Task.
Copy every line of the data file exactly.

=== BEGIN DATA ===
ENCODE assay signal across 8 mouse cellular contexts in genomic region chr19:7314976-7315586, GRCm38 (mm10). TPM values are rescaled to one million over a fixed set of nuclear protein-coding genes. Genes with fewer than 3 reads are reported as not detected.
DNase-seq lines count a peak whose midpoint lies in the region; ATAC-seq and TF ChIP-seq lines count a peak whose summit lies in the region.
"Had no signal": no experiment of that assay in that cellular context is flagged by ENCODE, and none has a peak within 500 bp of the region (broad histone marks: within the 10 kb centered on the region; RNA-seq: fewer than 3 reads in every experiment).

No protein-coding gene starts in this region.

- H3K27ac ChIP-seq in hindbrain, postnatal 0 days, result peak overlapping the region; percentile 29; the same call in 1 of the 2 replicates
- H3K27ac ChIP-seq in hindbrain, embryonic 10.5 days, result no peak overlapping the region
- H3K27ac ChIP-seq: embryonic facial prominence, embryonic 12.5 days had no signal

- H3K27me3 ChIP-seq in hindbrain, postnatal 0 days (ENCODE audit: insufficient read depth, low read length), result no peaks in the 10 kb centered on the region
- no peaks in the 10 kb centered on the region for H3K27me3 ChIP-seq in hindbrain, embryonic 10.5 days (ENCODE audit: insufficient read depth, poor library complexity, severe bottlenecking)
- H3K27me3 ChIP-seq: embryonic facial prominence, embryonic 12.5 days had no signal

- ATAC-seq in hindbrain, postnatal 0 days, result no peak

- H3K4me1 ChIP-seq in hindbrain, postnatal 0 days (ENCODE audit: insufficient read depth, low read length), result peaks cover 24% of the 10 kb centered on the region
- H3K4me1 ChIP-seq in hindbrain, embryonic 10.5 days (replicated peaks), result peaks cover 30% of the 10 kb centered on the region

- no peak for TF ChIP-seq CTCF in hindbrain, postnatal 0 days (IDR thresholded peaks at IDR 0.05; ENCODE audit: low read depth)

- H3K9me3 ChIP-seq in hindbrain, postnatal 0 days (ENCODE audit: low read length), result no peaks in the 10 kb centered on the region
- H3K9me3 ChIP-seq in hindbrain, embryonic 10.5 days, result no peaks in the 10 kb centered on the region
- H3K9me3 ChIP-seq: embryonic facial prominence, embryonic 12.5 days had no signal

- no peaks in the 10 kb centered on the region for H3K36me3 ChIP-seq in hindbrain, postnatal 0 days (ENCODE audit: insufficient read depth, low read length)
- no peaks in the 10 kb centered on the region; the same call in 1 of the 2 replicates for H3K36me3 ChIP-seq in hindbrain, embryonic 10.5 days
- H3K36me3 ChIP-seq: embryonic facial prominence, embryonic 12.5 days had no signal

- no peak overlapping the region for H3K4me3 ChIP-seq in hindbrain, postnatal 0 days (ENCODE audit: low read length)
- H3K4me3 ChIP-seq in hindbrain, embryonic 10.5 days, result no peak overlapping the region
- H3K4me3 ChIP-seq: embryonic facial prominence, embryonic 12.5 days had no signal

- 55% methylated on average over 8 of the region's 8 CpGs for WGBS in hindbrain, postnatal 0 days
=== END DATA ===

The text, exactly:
ENCODE assay signal across 8 mouse cellular contexts in genomic region chr19:7314976-7315586, GRCm38 (mm10). TPM values are rescaled to one million over a fixed set of nuclear protein-coding genes. Genes with fewer than 3 reads are reported as not detected.
DNase-seq lines count a peak whose midpoint lies in the region; ATAC-seq and TF ChIP-seq lines count a peak whose summit lies in the region.
"Had no signal": no experiment of that assay in that cellular context is flagged by ENCODE, and none has a peak within 500 bp of the region (broad histone marks: within the 10 kb centered on the region; RNA-seq: fewer than 3 reads in every experiment).

No protein-coding gene starts in this region.

- H3K27ac ChIP-seq in hindbrain, postnatal 0 days, result peak overlapping the region; percentile 29; the same call in 1 of the 2 replicates
- H3K27ac ChIP-seq in hindbrain, embryonic 10.5 days, result no peak overlapping the region
- H3K27ac ChIP-seq: embryonic facial prominence, embryonic 12.5 days had no signal

- H3K27me3 ChIP-seq in hindbrain, postnatal 0 days (ENCODE audit: insufficient read depth, low read length), result no peaks in the 10 kb centered on the region
- no peaks in the 10 kb centered on the region for H3K27me3 ChIP-seq in hindbrain, embryonic 10.5 days (ENCODE audit: insufficient read depth, poor library complexity, severe bottlenecking)
- H3K27me3 ChIP-seq: embryonic facial prominence, embryonic 12.5 days had no signal

- ATAC-seq in hindbrain, postnatal 0 days, result no peak

- H3K4me1 ChIP-seq in hindbrain, postnatal 0 days (ENCODE audit: insufficient read depth, low read length), result peaks cover 24% of the 10 kb centered on the region
- H3K4me1 ChIP-seq in hindbrain, embryonic 10.5 days (replicated peaks), result peaks cover 30% of the 10 kb centered on the region

- no peak for TF ChIP-seq CTCF in hindbrain, postnatal 0 days (IDR thresholded peaks at IDR 0.05; ENCODE audit: low read depth)

- H3K9me3 ChIP-seq in hindbrain, postnatal 0 days (ENCODE audit: low read length), result no peaks in the 10 kb centered on the region
- H3K9me3 ChIP-seq in hindbrain, embryonic 10.5 days, result no peaks in the 10 kb centered on the region
- H3K9me3 ChIP-seq: embryonic facial prominence, embryonic 12.5 days had no signal

- no peaks in the 10 kb centered on the region for H3K36me3 ChIP-seq in hindbrain, postnatal 0 days (ENCODE audit: insufficient read depth, low read length)
- no peaks in the 10 kb centered on the region; the same call in 1 of the 2 replicates for H3K36me3 ChIP-seq in hindbrain, embryonic 10.5 days
- H3K36me3 ChIP-seq: embryonic facial prominence, embryonic 12.5 days had no signal

- no peak overlapping the region for H3K4me3 ChIP-seq in hindbrain, postnatal 0 days (ENCODE audit: low read length)
- H3K4me3 ChIP-seq in hindbrain, embryonic 10.5 days, result no peak overlapping the region
- H3K4me3 ChIP-seq: embryonic facial prominence, embryonic 12.5 days had no signal

- 55% methylated on average over 8 of the region's 8 CpGs for WGBS in hindbrain, postnatal 0 days